Meet the biggest private-wireless-network operator that you’ve never heard of
The company covers 130,000 square miles of US territory with high-speed mobile data services. It owns vast stretches of 700MHz spectrum licenses. It counts around 80 employees managing around 100 cell towers transmitting 4G LTE signals from Nokia AirScale equipment.
It’s a privately held company called Infrastructure Networks, and it’s not in the mobile phone business.
“We’re oil and gas people, by background,” says CEO Mark Slaughter with a slight west Texas twang. “It’s a different situation when you’re talking about oil and gas.”
The enormous wireless network owned and operated by Infrastructure Networks is only available to industrial companies like Halliburton and Schlumberger. That effectively makes Infrastructure Networks a major player in the private wireless networking industry in the US — the company’s network basically eliminates the need for its customers to build their own private networks in hard-to-reach, oil-rich areas of the US.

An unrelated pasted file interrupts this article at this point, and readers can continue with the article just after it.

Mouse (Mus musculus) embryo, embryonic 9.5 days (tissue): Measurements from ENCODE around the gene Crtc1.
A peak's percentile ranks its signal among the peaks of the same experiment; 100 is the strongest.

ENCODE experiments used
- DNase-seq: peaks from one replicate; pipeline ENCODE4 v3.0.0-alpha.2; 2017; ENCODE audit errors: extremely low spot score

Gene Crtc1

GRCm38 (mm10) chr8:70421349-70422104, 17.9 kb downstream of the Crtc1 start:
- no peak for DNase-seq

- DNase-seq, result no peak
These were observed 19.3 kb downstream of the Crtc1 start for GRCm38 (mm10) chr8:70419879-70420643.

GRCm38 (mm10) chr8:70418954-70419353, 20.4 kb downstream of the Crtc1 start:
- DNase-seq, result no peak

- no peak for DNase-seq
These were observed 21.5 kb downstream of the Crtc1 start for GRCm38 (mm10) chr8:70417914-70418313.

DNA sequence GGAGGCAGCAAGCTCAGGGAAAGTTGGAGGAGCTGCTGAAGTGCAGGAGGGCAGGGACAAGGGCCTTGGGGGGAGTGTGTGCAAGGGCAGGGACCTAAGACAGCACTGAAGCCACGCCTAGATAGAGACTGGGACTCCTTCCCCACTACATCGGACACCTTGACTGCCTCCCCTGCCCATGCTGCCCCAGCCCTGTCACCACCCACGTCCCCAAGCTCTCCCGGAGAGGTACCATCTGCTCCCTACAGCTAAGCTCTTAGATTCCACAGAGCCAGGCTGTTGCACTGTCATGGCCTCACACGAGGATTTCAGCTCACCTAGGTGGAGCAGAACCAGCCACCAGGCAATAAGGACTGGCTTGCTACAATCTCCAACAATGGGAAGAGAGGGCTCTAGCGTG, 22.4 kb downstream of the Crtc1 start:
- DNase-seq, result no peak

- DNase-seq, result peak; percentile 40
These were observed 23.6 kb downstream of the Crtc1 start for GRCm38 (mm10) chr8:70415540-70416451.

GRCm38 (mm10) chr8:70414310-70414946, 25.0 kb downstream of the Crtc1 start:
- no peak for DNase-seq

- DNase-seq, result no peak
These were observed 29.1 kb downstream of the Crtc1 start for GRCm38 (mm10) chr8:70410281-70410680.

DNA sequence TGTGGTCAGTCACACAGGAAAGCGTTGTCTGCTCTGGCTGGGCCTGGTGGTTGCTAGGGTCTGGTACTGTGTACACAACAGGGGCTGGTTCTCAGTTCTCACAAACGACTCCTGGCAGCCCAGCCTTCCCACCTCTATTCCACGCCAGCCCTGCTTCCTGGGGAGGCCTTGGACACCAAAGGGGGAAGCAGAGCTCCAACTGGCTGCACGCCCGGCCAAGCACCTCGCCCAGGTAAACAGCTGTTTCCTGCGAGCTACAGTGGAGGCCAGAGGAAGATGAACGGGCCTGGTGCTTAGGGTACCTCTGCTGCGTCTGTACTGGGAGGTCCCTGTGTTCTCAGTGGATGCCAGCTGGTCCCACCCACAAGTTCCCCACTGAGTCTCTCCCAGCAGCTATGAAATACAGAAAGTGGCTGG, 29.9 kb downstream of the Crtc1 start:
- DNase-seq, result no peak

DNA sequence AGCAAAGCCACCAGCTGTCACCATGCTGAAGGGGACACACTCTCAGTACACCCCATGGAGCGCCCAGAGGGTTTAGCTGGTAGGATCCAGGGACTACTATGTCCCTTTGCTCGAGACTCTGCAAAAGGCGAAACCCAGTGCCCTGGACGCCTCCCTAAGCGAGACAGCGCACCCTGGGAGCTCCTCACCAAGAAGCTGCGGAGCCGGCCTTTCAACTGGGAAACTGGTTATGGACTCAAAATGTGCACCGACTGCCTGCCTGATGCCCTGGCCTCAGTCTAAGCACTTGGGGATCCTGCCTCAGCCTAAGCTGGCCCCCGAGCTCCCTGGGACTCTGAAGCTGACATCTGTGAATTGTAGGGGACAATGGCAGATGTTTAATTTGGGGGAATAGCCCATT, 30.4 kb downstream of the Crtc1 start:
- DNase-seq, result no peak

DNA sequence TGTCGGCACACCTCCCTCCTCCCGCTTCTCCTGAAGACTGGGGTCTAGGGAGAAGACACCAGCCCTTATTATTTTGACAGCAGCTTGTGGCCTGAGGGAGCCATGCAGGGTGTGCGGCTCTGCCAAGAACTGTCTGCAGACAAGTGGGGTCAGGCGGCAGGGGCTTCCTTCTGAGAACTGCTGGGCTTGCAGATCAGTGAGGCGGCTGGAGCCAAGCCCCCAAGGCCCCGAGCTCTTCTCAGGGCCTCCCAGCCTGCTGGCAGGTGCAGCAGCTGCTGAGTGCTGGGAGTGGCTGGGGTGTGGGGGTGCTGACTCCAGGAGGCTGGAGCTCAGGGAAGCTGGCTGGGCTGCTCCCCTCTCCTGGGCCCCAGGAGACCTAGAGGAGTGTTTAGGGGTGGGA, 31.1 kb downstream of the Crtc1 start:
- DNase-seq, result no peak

“We didn’t really design the network to provide service to a handset,” explains Stan Hughey, the company’s CTO and co-founder. He said Infrastructure Networks, founded in 2011, has constructed a 4G LTE network specifically designed for industrial data applications. Oil pump monitoring, technician communications and video surveillance are the kinds of things Infrastructure Networks’ customers are looking for. And they’re not in the market for “good enough” services — Hughey said the company often deals in service-level agreements that promise network reliability in the realm of 99.9% or 99.99%.
Those are the kinds of numbers you typically only see available through wired networks.
“That’s an important asset in this business,” Slaughter explains.
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